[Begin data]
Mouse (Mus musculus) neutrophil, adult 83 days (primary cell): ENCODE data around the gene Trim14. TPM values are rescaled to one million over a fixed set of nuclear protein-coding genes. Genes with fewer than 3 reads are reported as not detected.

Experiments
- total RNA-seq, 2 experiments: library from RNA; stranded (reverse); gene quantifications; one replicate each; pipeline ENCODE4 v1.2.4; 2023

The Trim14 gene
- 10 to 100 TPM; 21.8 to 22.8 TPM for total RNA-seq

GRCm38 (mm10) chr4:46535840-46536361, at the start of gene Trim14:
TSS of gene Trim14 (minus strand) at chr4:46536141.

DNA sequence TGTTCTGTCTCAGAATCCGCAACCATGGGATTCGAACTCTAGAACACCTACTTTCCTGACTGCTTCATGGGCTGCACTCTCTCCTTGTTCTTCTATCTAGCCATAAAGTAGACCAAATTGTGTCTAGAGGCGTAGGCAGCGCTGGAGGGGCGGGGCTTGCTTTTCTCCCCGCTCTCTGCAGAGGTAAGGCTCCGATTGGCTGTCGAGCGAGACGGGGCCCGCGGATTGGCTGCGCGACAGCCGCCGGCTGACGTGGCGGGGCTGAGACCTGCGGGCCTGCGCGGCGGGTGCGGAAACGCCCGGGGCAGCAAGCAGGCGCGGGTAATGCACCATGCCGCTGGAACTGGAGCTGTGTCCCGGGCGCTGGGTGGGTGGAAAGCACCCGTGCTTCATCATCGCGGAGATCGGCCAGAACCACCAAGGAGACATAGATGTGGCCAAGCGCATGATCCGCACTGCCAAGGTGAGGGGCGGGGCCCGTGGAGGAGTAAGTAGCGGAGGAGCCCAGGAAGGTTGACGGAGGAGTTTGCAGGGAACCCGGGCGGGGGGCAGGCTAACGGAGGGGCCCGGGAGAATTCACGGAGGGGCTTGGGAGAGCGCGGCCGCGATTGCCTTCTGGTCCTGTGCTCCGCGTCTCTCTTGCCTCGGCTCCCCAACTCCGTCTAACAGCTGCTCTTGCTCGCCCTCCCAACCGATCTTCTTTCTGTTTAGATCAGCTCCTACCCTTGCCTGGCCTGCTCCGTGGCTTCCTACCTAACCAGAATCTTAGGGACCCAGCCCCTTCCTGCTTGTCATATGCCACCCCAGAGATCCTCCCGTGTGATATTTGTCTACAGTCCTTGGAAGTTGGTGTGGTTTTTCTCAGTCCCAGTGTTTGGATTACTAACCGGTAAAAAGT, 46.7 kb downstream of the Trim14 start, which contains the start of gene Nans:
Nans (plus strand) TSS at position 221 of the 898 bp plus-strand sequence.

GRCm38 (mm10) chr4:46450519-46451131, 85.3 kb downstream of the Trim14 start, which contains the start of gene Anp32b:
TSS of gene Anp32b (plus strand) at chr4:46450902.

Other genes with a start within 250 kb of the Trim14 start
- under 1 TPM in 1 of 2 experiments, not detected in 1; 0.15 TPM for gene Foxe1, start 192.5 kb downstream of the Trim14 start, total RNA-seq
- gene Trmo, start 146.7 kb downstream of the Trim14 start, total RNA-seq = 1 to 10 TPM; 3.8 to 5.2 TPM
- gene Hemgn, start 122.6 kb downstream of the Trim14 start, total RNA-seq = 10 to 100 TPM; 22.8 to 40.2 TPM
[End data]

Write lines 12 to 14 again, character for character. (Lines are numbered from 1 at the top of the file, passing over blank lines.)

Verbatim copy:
Other genes with a start within 250 kb of the Trim14 start
- under 1 TPM in 1 of 2 experiments, not detected in 1; 0.15 TPM for gene Foxe1, start 192.5 kb downstream of the Trim14 start, total RNA-seq
- gene Trmo, start 146.7 kb downstream of the Trim14 start, total RNA-seq = 1 to 10 TPM; 3.8 to 5.2 TPM